There were other family members there – why didn’t they take care of Ling while Kiki took care of herself?  Actually, I hoped that the defense would bring this up at trial because what juror would buy that argument?  If anything, it would inflame them because any parent, any human being for that matter, is going to tend to a child before they tend to themselves.  That’s just human nature. 

What Is Kiki Entitled To? 

Dollar sign              There are various types of damages that someone is entitled to.  In Kiki’s case she was entitled to special damages and general damages.  She sued the restaurant for Negligence for her injuries as well as Negligent Infliction of Emotional Distress for having witnessed her daughter’s injuries.  Since this writing is devoted to damages, I’m not going to go into any detail on the actual legal theories of liability.

            Special, or economic, damages are those that are quantifiable such as past, present and future medical bills and loss of earnings that arise from the injury.  In this case, Kiki had about $40,000 in medical bills incurred for the emergency hospital visit and her skin graft.  It was agreed upon by everyone that these bills were reasonable and certainly necessary.  Therefore, she was entitled to reimbursement for $40,000.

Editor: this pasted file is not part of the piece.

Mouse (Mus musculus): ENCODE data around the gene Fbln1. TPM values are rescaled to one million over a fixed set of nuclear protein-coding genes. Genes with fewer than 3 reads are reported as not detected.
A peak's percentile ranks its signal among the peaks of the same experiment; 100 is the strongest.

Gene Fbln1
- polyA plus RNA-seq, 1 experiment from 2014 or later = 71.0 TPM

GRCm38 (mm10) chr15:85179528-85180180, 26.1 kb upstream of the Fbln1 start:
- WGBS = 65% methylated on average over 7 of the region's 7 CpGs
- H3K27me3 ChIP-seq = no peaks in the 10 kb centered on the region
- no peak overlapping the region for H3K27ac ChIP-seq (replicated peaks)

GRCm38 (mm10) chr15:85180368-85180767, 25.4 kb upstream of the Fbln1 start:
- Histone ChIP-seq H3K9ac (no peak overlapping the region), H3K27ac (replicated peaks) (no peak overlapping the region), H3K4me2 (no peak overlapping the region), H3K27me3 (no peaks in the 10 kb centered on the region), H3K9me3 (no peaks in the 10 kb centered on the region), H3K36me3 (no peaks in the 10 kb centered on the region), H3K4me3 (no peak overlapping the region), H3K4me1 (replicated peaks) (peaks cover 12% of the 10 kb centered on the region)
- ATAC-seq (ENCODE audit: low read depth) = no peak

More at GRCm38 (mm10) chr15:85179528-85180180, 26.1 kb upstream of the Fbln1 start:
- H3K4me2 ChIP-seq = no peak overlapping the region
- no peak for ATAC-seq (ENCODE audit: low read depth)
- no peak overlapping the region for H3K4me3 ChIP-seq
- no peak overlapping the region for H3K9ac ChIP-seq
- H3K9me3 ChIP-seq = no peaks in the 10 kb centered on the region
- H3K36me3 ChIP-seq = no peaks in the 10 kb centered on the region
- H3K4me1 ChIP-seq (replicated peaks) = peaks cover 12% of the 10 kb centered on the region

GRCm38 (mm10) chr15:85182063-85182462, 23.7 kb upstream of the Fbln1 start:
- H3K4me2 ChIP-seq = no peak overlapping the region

General, or non-economic, damages are subjective damages for pain, suffering, disfigurement, embarrassment, emotional distress, humiliation, loss of pleasure in life.  Normally, I’d put the actual figure in here upon which we settled.  However, I’m going to leave this to you.  What do you think Kiki is entitled to by way of general damages?  Please put your answer in the comments section!          

“Wait!” You Say!  “Didn’t You Forgot Something?

             Just checking to see if you were paying attention!  No, of course I didn’t forget little Ling.  That would be clumsy of me (not to mention a tad bit of legal malpractice).  Thankfully Ling suffered no permanent injuries.  She was scared and had some blisters which healed and left no scars.  Naturally (and necessarily), she was included in the lawsuit. 

            Ling’s special damages amounted to $800 for a visit to a local doctor and some healing ointments.  Again, both sides agreed that this was reasonable and necessary.

            Again, I’m going to leave it to you to decide her general damages. 

 Injured? Questions? Concerns? 

For a Free Consultation please contact Attorney Lowell Steiger immediately at

(323) 852-1100

lowell@steigerlaw.com

Skype (with or without video): Lowell_Steiger